Sunday 28 October 2018

Tosanoides aphrodite: A new species of Anthia from the St. Paul’s Rocks in the Mid Atlantic.

Anthias (Anthiinae), or  are small brightly coloured fish belonging to the Grouper Family (Serranidae) in the Perch Order (Perciformes). They are found in large numbers on many coral reefs, and tend to be highly endemic (i.e. species tend to have limited ranges), leading to a large number of different species. The variety, bright colouration and sociable nature of Anthias make them popular in the aquarium trade. All Anthias are born female, and join the harem of a male that controls a section of reef upon reaching maturity. Anthias grow throughout their lives, and when a male dies the largest female in his harem will  change sex, becoming male and taking over the harem.

In a paper published in the journal ZooKeys on 25 September 2018, Hudson Pinheiro, Claudia Rocha, and Luiz Rocha of the California Academy of Sciences describe a new species of Anthia from the St. Paul's Rocks, an uninhabited volcanic archipelago on the Mid Atlantic Ridge belonging to Brazil.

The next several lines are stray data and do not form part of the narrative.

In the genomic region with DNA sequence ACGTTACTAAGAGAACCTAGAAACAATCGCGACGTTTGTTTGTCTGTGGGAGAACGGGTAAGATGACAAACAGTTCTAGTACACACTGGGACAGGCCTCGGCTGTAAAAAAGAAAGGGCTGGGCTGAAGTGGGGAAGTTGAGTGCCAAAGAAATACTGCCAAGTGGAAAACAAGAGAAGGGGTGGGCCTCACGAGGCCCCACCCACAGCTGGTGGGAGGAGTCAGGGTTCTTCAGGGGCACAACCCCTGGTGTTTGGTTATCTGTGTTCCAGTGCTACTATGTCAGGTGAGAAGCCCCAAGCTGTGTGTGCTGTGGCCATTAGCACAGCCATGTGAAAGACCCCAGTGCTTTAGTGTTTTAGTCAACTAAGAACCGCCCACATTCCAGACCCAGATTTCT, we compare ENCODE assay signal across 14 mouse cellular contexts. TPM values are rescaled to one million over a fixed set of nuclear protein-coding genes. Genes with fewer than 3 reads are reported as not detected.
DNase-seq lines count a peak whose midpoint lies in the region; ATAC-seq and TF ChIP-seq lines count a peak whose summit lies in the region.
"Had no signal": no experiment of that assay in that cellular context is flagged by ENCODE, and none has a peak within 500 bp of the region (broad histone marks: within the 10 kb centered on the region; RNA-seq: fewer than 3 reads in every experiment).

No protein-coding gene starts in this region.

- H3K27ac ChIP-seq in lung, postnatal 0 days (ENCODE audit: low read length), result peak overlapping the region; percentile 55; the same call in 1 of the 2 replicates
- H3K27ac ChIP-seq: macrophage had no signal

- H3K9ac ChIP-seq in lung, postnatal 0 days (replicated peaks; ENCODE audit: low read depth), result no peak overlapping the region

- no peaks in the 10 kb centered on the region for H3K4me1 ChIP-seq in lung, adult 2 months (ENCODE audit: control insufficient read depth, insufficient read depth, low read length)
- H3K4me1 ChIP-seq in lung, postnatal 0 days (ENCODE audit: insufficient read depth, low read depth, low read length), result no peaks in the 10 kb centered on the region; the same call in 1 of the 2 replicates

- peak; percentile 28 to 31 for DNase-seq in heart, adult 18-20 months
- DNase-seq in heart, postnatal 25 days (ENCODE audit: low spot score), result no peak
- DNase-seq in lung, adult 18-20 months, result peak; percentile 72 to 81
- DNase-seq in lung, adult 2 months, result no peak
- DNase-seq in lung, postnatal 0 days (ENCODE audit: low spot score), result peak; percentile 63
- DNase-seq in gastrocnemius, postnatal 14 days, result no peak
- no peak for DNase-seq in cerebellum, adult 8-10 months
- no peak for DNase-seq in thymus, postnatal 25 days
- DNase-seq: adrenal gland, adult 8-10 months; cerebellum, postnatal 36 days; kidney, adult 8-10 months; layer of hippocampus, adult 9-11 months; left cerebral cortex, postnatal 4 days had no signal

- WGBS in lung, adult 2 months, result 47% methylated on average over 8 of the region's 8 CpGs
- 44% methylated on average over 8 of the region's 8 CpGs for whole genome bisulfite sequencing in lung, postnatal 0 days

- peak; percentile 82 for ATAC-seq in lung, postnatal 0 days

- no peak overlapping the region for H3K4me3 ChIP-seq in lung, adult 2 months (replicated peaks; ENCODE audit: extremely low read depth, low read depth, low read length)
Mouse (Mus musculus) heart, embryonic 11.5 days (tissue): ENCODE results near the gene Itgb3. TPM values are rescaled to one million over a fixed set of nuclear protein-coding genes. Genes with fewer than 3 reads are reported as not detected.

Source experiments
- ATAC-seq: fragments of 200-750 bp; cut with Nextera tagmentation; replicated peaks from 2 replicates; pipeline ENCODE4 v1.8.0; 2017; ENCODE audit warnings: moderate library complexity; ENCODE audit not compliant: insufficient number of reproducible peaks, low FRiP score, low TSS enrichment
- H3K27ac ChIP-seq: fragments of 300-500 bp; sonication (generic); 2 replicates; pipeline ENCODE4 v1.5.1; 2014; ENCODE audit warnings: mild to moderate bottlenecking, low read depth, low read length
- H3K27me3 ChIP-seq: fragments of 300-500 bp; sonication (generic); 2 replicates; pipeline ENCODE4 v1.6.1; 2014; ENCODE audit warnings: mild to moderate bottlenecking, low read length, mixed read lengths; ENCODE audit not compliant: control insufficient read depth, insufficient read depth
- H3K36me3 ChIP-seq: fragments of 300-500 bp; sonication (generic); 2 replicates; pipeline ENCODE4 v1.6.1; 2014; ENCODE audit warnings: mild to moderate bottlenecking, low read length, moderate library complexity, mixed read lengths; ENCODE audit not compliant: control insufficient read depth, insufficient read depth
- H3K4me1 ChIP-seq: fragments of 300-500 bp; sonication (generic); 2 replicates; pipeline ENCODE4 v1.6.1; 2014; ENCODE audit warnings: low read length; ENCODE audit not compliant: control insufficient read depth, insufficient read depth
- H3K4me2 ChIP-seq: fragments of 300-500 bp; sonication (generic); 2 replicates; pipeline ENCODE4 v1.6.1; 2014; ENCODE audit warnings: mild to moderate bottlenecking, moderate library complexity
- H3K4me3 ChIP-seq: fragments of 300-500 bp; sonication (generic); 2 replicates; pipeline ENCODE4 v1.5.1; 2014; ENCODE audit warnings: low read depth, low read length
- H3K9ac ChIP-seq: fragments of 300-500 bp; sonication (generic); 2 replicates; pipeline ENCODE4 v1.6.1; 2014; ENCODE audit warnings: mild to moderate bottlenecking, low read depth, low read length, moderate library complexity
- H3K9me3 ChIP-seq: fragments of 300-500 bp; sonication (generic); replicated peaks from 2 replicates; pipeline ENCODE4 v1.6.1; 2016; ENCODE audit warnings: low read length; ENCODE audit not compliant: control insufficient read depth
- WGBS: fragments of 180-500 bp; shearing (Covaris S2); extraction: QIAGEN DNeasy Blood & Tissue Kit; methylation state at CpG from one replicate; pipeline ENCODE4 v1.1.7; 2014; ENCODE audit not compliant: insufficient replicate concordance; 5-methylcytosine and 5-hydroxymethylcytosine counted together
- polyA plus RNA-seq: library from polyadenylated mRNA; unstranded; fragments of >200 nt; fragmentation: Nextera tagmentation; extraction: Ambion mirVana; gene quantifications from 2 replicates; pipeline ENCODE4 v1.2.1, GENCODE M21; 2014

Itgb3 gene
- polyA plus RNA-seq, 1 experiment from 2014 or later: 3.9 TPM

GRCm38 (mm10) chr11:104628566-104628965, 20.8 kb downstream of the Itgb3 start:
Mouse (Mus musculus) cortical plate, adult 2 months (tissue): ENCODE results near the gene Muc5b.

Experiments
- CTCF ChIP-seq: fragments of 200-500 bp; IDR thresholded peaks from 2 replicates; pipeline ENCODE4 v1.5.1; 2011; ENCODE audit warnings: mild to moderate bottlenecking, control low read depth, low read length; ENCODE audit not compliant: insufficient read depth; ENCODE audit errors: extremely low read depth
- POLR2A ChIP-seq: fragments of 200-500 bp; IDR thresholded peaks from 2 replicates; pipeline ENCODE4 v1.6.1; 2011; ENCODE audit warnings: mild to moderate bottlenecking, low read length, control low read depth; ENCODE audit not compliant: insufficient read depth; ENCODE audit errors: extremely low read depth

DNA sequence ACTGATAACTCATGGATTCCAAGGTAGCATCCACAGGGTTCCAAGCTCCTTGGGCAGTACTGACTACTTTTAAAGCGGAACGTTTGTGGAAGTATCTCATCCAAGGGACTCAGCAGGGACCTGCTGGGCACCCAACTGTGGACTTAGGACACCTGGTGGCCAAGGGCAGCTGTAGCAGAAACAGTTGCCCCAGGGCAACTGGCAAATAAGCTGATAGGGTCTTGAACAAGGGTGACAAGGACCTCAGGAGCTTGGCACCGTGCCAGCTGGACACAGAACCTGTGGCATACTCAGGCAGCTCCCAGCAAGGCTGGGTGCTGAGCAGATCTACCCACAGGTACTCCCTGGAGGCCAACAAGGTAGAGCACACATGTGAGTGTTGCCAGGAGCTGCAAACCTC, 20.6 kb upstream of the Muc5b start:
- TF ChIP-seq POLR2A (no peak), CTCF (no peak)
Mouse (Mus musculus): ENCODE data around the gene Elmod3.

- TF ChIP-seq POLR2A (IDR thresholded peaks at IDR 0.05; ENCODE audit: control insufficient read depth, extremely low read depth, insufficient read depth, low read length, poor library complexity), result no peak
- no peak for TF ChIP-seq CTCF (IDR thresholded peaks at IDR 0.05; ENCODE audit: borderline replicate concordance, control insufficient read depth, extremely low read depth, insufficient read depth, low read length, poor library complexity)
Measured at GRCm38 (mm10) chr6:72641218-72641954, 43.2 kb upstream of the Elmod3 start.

The new species is placed in the genus Tosanoides, and given the specific name aphrodite, in reference to the ancient Greek love goddess. The species is described from three adult males, two adult females and two juvenile females. The juveniles are 46.2 and 52.5 mm in length, the adult females 63.9 and 73.4 mm in length, and the males 74.1, 78.3 and 86.9 mm in length. The females and juveniles are a reddish orange in colour, darker above, with faint yellow and red stripes on the body. The males are more brightly coloured, pink and white, with well defined stripes. The species was found living in crevices on a mesophotic Coral reef (i.e. a Coral reef in an area where some light is present, but not enough to allow much photosynthesis) at depths of between 100 and 130 m.

Tosanoides aphrodite in its natural environment, photographed at a depth of 120 m in St. Paul’s Rocks, Brazil. Luiz Rocha in Pinheiro et al. (2018).

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